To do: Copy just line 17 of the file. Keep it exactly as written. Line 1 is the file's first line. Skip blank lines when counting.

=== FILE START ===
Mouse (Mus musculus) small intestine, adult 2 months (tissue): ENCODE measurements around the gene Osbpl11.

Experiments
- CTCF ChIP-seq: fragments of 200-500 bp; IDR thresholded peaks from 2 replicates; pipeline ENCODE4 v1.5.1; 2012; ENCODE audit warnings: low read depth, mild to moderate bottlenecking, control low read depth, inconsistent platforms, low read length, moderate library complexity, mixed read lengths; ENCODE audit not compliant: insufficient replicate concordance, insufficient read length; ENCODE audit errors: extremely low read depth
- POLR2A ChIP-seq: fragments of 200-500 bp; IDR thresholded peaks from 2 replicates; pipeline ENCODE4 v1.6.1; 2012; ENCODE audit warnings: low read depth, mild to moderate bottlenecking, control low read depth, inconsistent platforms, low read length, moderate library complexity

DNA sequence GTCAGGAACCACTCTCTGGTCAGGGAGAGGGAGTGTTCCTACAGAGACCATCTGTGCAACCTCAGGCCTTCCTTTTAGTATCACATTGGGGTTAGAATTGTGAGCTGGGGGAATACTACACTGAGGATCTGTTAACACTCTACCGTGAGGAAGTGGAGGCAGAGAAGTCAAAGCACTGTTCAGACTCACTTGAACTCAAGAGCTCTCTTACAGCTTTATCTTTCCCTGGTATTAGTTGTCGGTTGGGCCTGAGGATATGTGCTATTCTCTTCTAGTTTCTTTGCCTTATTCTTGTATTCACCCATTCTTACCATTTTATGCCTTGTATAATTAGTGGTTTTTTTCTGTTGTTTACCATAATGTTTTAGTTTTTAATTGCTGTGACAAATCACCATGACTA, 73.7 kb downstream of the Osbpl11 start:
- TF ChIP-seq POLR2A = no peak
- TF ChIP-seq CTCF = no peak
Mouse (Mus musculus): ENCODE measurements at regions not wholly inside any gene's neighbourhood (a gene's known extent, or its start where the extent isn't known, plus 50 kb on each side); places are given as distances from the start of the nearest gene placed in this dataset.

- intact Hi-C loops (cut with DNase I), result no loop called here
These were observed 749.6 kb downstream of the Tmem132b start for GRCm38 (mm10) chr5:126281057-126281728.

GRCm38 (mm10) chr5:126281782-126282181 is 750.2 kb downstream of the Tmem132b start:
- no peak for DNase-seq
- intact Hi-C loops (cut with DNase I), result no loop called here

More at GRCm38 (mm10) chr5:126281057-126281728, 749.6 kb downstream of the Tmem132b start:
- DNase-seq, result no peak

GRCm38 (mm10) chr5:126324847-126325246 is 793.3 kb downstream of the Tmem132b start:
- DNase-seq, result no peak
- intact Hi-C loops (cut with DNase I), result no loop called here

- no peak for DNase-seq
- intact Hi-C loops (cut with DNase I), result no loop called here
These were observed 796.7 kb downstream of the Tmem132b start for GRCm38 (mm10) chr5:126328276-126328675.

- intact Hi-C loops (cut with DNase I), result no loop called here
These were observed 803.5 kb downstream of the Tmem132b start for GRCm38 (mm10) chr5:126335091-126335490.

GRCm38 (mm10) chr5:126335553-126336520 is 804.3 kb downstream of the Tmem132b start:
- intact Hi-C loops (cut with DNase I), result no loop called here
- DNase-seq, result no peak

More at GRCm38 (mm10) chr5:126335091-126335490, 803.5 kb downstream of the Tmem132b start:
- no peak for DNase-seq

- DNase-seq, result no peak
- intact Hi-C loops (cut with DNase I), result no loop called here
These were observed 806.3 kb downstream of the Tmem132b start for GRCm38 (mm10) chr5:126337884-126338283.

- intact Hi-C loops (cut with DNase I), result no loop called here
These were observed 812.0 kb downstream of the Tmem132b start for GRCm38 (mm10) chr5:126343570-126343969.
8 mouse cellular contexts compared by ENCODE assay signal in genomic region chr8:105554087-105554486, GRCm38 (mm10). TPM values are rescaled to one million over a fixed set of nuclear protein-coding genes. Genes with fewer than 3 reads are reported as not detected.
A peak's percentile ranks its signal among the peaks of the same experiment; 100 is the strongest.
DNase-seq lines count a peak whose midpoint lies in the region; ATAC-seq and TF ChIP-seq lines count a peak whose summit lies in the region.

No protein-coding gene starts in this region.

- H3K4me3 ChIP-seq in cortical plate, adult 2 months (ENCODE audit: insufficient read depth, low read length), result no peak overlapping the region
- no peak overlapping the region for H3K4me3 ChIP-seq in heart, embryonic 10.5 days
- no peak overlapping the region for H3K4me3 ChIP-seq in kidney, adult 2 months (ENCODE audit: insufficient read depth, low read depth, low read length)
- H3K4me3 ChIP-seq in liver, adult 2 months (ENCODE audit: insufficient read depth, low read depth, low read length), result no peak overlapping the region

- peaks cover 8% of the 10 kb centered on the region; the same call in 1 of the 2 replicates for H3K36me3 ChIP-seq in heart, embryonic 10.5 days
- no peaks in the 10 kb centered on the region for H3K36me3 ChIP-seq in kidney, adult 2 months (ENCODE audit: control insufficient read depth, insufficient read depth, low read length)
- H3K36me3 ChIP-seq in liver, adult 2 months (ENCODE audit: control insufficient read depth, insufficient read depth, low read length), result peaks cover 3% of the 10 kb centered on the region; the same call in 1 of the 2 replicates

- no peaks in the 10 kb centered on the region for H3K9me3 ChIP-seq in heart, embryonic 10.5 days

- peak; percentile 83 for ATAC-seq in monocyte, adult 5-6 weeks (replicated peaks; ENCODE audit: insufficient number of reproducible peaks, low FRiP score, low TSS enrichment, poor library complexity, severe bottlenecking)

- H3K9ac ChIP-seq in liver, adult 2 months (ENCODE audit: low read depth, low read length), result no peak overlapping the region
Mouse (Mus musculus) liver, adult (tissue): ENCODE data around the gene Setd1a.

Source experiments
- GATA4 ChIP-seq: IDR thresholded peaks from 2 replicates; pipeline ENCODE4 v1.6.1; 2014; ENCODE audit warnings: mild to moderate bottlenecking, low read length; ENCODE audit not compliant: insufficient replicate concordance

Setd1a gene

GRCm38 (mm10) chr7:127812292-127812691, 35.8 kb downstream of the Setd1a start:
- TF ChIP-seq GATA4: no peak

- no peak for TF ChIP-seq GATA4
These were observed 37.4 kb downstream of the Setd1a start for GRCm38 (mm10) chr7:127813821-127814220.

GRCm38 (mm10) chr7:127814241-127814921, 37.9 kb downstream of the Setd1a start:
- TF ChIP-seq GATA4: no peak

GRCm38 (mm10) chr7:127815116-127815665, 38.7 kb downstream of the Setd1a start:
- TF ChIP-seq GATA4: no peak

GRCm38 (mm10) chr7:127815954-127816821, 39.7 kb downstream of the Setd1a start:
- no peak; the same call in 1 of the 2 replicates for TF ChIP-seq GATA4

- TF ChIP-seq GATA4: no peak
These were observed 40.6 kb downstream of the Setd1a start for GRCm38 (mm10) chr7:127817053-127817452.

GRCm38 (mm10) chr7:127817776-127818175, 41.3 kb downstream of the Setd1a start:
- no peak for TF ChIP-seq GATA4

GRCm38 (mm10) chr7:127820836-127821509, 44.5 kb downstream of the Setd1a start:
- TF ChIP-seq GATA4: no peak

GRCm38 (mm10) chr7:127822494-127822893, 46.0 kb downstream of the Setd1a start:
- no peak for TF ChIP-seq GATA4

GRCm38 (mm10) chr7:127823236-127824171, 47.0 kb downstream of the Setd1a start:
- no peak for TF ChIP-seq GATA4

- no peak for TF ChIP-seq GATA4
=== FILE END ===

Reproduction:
- DNase-seq, result no peak